Anything outside of Japan simply must be called, "powdered green tea." The purity of umami is exceptionally difficult to emulate and capture outside of the country, given how matcha is a labor-intensive process. A large part of this truth is due to terrior and cultivation! In this brief blog, we'll focus on cultivation.
The tradition of growing matcha is a noble art. There are many factors deciding the quality of the end result of a masterpiece matcha, but a major element is the cultivation of Tencha [碾茶].
Tencha is what the tea leaves are called before becoming matcha (ground tea). In essence, Tencha is a processing term used to designate Camellia sinensis leaves that have been properly shade-grown.
The shade-growing method was invented about 400 years ago when Uji region producers realized that fields that were shaded from the sun by their natural environment (trees etc.) produced mellower flavors than the fields exposed to direct sunlight. By artificially shading their fields, the producers were able to imitate nature and give their teas a mellow, umami rich flavor without having to relocate the tea bushes.
These days when the spring season arrives, (around mid-April, or about 40 days prior to harvest), screens or tana tarps are rolled out over the tea plants who have been storing nutrients all winter. The purpose of the tana tarps is to limit the sunlight that reaches the plants about 60-75%.
The most traditional form of shade-growing, honzu, is now rarely utilized due to the intense labor it requires. Honzu requires a covering made from multiple layers of straw or handmade reed screens called yoshizu. Mizuba's Tsuji-san Uji Hikari matcha is made utilizing this special method.
There are two reasons for limiting sunlight:
1) The super anti-oxidant catechins (epigallocatechin gallate, or known as EGCG) concentrate when the tea is grown in the sun. Catechins have a bitter flavor.
2) So to balance matcha and achieve umami, limiting photosynthesis (the process that would normally convert the amino acid L-theanine into catechins) instead increases the amino acid, which has a sweet flavor profile that you can taste!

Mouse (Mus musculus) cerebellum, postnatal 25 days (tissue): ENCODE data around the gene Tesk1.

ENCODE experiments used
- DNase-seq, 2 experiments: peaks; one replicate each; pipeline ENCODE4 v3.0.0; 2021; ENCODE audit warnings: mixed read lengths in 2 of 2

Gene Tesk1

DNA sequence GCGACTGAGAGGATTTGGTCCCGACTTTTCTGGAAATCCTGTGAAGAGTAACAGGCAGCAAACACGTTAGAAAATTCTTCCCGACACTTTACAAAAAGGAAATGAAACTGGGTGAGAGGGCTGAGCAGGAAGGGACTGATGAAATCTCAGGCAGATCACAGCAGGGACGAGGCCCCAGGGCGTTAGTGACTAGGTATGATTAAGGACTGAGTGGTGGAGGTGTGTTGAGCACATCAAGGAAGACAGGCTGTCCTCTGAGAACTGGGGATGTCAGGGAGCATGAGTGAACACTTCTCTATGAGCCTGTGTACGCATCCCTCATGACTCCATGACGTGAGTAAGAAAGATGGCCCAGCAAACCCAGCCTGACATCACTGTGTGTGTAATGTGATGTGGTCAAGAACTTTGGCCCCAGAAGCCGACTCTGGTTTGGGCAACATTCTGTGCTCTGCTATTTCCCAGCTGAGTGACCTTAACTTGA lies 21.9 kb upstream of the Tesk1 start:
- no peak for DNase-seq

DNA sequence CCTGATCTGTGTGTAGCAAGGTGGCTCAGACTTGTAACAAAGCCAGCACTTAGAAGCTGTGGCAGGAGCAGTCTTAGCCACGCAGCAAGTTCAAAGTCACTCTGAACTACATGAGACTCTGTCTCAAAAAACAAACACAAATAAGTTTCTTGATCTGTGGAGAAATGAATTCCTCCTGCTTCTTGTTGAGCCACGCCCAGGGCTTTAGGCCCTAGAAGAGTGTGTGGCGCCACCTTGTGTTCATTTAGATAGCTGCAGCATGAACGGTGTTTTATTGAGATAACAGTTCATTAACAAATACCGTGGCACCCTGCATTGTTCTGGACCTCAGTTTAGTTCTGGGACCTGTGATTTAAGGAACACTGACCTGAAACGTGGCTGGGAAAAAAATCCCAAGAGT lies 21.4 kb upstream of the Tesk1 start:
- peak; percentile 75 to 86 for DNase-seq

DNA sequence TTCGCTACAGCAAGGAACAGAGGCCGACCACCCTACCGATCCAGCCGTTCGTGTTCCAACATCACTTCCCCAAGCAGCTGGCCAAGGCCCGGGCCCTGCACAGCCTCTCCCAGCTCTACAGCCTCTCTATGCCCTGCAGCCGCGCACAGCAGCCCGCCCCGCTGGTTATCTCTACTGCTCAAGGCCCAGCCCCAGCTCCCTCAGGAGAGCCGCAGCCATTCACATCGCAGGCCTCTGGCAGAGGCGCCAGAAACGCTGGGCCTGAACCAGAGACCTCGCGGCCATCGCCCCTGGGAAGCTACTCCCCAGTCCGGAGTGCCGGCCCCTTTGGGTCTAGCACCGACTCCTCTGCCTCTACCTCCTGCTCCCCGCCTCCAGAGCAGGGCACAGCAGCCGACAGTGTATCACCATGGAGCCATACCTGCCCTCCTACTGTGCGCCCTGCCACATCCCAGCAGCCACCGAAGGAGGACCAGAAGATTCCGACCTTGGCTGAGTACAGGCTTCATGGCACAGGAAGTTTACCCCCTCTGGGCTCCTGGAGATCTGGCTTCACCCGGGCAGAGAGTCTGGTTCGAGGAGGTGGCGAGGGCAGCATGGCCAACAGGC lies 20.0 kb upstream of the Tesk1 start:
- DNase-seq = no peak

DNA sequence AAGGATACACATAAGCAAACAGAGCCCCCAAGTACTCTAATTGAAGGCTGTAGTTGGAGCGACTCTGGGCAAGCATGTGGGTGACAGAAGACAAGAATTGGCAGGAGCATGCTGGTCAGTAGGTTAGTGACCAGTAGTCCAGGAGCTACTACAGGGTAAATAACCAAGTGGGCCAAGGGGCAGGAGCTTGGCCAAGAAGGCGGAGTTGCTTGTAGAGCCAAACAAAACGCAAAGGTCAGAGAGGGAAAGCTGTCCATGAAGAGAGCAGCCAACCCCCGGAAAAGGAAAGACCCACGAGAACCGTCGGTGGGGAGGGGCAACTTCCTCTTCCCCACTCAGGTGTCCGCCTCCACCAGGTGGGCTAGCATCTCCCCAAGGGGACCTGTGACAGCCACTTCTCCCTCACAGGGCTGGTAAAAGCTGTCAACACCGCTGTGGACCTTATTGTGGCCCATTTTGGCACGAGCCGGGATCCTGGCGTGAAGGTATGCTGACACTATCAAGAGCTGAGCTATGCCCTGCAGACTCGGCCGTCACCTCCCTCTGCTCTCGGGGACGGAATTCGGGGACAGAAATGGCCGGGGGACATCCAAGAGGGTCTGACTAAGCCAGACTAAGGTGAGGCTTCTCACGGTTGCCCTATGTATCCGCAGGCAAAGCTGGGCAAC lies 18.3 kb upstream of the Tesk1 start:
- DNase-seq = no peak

Shade-growing tea allows for the plant to concentrate its many nutrients in the leaf, while also achieving a lovely and balanced flavor profile between the bitter catechins and sweet L-theanine.
About 10 days after the tana tarp is spread, some farmers choose to limit the sun even further, to about 90%. The tea plants strain for sunlight, thereby stretching and growing wider and thinner, and as a result, more tender and palatable.
Traditionally, dense heaps of bamboo reeds were used to create a screen over the plants. Today, that is exceptionally rare to find. Though it can cost up to a million dollars to install shade-growing tarps, today you'll most commonly see Tana - curtains that are suspended by metal poles over the fields.
Whether harvested by hand or machine, the tender tencha tea leaves must be processed very quickly - within 24 hours! The tencha tea leaves are steamed, de-stemmed, de-veined, and dried into a finished tea leaf that can be put through the stone mills. We have now reached tencha's final state - its transformation into matcha, the milled tea we all love!
For us at Mizuba, matcha must be sourced from properly-treated tencha tea leaves in order for us to consider adding it to our coveted matcha collection.
Here is our brew guide for enjoying this special tea that is rarely drunk in loose-leaf form!
Tencha Brew Guide:
Amount: 7-8g Tencha
Water: 200ml water at 140º-175ºF
Time: 1.5 - 2 minute steep
Make Iced Tea: our tencha is great for both slow ice-steeping and cold brewing.
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